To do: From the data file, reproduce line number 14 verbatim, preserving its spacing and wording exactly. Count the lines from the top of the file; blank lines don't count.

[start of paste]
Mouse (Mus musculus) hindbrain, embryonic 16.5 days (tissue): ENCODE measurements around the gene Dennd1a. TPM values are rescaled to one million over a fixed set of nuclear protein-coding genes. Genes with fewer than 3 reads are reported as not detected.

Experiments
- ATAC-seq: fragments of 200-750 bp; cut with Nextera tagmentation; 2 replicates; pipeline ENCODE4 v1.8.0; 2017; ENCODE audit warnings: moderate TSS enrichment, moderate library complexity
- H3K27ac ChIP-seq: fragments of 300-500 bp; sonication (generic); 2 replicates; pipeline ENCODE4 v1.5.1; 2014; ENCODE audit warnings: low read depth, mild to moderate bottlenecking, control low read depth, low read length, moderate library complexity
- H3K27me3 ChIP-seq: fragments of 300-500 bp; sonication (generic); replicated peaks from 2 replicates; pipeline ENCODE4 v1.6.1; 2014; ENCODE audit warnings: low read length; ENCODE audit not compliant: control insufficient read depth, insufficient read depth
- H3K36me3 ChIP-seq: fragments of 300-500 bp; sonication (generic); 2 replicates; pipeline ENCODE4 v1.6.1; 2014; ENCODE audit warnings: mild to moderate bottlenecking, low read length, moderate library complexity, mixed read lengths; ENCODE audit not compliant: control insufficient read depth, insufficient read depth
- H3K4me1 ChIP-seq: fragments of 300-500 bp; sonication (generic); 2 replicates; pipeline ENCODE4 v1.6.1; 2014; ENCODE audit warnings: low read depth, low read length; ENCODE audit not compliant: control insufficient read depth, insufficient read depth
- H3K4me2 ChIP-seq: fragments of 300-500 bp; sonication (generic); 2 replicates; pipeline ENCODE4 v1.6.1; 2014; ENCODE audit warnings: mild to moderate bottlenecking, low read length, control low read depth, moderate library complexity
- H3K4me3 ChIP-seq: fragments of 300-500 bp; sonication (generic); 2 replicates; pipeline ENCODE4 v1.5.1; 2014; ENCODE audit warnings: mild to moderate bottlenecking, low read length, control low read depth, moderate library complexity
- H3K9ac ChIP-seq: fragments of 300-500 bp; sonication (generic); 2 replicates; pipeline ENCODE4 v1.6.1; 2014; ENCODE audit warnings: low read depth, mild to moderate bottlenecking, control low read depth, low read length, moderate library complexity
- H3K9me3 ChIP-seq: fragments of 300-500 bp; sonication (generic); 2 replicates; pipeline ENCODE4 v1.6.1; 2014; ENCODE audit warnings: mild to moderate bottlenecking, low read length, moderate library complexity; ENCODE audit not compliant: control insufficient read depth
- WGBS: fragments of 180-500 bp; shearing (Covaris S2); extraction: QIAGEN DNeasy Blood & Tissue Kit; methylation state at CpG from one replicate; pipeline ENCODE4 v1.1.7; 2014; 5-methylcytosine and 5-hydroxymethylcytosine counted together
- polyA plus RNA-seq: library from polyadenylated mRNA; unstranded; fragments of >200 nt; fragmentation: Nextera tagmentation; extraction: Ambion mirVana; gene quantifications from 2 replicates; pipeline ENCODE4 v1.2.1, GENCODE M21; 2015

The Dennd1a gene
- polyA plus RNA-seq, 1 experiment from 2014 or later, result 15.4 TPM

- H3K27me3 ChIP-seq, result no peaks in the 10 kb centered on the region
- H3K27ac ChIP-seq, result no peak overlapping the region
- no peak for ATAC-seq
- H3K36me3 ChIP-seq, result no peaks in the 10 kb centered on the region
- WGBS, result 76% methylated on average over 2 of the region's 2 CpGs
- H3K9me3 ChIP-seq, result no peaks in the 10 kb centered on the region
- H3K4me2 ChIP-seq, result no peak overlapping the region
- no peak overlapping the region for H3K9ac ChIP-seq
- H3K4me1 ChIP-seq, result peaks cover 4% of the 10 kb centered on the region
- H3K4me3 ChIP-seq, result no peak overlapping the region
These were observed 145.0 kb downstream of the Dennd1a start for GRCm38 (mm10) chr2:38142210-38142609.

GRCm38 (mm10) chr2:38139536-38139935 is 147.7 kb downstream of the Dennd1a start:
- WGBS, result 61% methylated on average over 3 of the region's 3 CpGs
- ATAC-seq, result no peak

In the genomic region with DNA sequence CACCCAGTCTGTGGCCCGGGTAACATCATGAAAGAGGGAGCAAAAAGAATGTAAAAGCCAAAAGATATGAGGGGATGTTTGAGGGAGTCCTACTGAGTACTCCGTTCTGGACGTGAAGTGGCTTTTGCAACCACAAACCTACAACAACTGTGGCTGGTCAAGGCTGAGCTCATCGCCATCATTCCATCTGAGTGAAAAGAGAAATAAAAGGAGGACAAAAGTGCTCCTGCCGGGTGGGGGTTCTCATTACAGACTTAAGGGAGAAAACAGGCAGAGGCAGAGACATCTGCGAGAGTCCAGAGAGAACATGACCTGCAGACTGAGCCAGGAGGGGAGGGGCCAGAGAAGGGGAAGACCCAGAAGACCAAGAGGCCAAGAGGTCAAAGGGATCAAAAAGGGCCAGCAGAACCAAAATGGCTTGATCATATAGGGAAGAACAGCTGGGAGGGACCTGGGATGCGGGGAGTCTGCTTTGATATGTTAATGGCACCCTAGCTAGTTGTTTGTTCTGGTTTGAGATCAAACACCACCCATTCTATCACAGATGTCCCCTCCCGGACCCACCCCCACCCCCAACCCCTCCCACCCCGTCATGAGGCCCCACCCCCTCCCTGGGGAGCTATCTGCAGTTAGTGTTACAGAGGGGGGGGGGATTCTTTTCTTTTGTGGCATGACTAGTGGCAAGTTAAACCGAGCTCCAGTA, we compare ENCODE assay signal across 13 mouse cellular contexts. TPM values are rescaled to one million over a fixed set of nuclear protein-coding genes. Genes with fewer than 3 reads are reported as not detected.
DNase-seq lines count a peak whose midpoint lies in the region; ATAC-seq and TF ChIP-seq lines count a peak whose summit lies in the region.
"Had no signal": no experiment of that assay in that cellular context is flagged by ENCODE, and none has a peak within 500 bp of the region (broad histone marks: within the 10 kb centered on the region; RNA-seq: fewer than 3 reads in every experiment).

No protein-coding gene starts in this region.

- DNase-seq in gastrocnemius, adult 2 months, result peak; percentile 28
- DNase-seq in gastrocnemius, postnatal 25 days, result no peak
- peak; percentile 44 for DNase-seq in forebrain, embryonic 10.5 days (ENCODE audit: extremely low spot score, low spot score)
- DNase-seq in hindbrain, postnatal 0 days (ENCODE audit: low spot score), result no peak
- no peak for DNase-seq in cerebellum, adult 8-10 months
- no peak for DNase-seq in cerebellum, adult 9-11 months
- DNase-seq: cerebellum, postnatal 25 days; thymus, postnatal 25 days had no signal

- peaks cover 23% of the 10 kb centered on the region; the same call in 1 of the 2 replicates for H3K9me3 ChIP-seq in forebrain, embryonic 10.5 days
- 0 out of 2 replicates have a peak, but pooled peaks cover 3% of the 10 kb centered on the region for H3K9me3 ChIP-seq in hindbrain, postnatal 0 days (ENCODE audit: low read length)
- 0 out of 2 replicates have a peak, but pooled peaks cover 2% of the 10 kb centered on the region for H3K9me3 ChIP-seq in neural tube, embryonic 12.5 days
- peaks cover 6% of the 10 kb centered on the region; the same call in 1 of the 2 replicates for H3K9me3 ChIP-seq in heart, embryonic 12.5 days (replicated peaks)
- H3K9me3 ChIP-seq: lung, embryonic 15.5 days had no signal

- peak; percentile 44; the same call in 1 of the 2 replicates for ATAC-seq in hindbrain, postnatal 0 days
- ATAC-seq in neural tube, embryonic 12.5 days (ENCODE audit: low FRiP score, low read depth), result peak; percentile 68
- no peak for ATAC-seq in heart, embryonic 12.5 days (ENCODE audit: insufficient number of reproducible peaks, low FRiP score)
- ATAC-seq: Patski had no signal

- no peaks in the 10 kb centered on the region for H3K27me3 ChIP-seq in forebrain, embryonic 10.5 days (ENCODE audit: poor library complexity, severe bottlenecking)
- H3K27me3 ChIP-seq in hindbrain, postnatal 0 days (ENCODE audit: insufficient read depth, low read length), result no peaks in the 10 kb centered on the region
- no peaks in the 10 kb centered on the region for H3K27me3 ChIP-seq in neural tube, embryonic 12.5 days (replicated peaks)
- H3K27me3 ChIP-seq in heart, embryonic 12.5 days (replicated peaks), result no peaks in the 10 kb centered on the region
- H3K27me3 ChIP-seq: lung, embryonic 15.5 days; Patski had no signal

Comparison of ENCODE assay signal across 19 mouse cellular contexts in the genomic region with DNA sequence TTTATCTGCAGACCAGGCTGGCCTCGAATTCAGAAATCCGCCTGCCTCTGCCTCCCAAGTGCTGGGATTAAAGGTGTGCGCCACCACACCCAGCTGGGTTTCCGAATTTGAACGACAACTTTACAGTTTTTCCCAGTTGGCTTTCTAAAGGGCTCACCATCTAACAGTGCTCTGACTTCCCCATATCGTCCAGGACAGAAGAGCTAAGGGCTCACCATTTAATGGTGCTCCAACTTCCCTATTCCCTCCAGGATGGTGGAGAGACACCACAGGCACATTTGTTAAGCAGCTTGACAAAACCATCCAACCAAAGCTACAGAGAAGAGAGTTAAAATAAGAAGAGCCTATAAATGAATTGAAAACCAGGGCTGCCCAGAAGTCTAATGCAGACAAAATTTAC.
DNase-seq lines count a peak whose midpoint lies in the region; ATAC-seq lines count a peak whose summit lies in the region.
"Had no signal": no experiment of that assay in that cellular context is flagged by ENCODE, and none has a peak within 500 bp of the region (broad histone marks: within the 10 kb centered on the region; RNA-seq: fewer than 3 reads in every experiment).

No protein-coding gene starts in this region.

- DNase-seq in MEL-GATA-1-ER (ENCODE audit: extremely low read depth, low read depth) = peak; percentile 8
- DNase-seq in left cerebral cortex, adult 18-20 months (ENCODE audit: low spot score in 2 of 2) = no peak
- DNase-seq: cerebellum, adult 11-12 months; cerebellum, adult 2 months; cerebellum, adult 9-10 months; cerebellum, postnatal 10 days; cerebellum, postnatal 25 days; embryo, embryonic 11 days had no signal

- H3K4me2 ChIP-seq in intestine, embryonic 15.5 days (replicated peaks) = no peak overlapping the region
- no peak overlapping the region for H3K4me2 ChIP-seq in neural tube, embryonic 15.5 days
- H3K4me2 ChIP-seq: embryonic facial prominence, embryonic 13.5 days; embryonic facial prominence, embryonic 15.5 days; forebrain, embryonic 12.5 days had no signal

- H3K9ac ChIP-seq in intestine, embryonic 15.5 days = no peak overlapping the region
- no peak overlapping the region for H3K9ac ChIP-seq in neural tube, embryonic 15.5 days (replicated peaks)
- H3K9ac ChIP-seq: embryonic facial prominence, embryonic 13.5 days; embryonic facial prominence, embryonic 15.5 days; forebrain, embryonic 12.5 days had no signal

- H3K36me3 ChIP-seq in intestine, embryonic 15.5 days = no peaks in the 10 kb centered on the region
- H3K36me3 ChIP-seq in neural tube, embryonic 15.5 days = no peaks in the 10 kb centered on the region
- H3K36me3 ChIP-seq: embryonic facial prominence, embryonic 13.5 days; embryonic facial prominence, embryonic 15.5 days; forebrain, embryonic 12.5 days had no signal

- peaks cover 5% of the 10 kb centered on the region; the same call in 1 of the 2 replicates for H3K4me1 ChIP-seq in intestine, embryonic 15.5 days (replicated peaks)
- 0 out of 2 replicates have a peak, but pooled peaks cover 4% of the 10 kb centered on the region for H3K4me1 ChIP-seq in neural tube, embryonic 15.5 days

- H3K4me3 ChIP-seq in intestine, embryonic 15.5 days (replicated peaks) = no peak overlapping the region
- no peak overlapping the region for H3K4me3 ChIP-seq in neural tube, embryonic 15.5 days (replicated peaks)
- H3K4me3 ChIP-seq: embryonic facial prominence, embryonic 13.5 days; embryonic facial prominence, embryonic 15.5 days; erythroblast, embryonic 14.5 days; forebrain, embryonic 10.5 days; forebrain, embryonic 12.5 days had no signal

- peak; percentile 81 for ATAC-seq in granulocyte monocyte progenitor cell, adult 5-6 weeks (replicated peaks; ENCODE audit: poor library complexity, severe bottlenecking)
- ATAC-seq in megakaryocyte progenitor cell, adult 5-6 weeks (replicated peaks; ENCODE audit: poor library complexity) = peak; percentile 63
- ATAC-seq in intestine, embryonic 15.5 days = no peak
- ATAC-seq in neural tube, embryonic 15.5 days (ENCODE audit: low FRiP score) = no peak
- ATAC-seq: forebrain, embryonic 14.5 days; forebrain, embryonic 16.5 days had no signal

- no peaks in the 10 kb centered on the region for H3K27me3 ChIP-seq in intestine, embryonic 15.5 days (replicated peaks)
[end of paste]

The Dennd1a gene